Knocking on God’s door — carrying on the tradition of Holy Thursday pilgrimages

Categories: Around the Diocese


April 11, 2014, edition
By Kristi Anderson

On Holy Thursday, a day when Catholic churches worldwide recall the suffering and loneliness Christ experienced the night before he died, Hayat Deeb, a parishioner St. Peter Parish, which is twinned with St. Paul Parish, both in St. Cloud, will honor a long time Catholic tradition — a solemn pilgrimage to at least seven different churches in the area. This rich ancient practice is celebrated in many countries around the world, including Deeb’s native country, Lebanon. She moved to St. Cloud nearly 40 years ago and continues the tradition here.hayat-deeb

“In Lebanon, we walked to the different churches,” Deeb shared. “Here I have to drive. But the tradition is the same. We go in and sit in the church for a few minutes, say hello to Jesus to let him know we are there and spend a few minutes in prayer to remember his journey toward Good Friday.”

Deeb likes to go earlier in the day before the evening Mass, the commemoration of the Last Supper and the washing of the feet. Sometimes she goes alone, sometimes with friends. This year, her long time friend Helen Ryan hopes to join her.

For Ryan, the idea of traveling from church to church touched her deeply.

“It reminds me of the way Jesus was forced from place to place,” Ryan said. “It will be so profound to stop at each location and remember the way our Lord was treated as he was being moved from one place to another.”

Ancient Roman tradition

Some claim that this ancient pilgrimage originated in Rome, where pilgrims visited the seven basilicas on Maundy Thursday. Seminarians from the Diocese of St. Cloud studying at the Pontifical North American College in Rome will participate in a similar procession called the Seven Church Walk that will take place April 16.

One student explained that this pilgrimage was made popular by St. Philip Neri as a preparation for the principal feasts of the year — Christmas, Easter and Pentecost. The pilgrimage visits the four papal basilicas along with Santa Croce in Gerusalemme, St. Lawrence Outside the Walls, and St. Sebastian Outside the Walls.

“It is a real gift to be able to pray at the ancient churches of Rome,” said Deacon Jeremy Theis, seminarian for the Diocese of St. Cloud. “Most were built between the fourth century and 10th century A.D., but some have origins going back to the first century as places where St. Peter lived, or where some of the early martyrs gave their lives.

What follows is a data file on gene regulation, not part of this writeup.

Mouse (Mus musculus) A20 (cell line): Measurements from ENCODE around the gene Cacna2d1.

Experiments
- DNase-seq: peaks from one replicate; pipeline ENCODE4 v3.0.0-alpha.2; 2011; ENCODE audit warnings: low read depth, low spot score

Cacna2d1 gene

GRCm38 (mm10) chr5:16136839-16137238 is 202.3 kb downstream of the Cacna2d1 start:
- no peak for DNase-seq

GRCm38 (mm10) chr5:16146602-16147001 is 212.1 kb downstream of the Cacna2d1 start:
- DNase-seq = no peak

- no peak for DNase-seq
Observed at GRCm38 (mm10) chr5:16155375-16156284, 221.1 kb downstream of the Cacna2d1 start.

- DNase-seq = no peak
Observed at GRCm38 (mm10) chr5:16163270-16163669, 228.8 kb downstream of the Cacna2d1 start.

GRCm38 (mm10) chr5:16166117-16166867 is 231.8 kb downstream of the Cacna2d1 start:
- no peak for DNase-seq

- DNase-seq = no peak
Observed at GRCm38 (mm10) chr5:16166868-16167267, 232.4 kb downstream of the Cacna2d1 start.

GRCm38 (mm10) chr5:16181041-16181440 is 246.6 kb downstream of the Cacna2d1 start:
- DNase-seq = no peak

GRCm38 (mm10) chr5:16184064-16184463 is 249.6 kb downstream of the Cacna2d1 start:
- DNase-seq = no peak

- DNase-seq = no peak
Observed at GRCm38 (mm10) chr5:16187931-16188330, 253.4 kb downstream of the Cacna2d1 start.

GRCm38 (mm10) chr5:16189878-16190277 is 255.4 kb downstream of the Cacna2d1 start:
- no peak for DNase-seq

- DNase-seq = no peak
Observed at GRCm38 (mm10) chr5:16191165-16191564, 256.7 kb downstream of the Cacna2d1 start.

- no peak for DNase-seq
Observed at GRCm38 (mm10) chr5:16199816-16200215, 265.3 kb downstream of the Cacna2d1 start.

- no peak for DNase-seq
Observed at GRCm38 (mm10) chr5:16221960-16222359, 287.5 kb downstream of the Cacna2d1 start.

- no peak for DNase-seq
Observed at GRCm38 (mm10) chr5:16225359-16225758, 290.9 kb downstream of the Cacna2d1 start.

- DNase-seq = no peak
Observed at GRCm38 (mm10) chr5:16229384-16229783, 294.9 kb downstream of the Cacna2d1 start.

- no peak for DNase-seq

“For more than 1,600 years pilgrims have been coming to many of these places to pray,” he continued. “Being a part of that helps serve as a reminder that the church has been here long before us and will remain long after us.”

Walking with Jesus

Similarly, Deeb’s participation in this deeply-rooted tradition helps her recall the loneliness Jesus suffered and she envisions herself accompanying Jesus on his journey toward the cross, just as the disciples stayed with Jesus on the Mount of Olives.

“Jesus asks so little of us,” she explained, “just one hour spent praying with him. Holy Week is such a special time and I want to make each moment sacred. When I wake up in the morning on Holy Thursday, I know what I am going to do and how I am going to spend the day. It is holy and humbling.

“This is the biggest holiday the church has,” she added. “We get so busy with our lives, our kids, society and jobs that we forget what is really important and the tradition can help us remember. We should insist on keeping these traditions, especially those that belong to God. He sacrificed himself for us, and I hope we all can thank him and appreciate what he did for us.”

Deeb plans to visit the Poor Clare’s Monastery which is near her home in Sauk Rapids, then Sacred Heart Church, Sauk Rapids, the St. Cloud Hospital Chapel where she prays for the suffering, her home churches of St. Peter and St. Paul, St. Anthony Church, St. Cloud, and St. Joseph Church, Waite Park. Some adjustments will be made if a church she is visiting doesn’t happen to be open.

“Some parishes are closed during the day for fear of vandalism or other reasons,” Deeb said. “If I get to a parish and it is closed, I just stand outside, pray an Our Father and a Hail Mary, make the Sign of the Cross, knock on God’s door and say, ‘Lord, I am here with you, please be with me, too.’ ”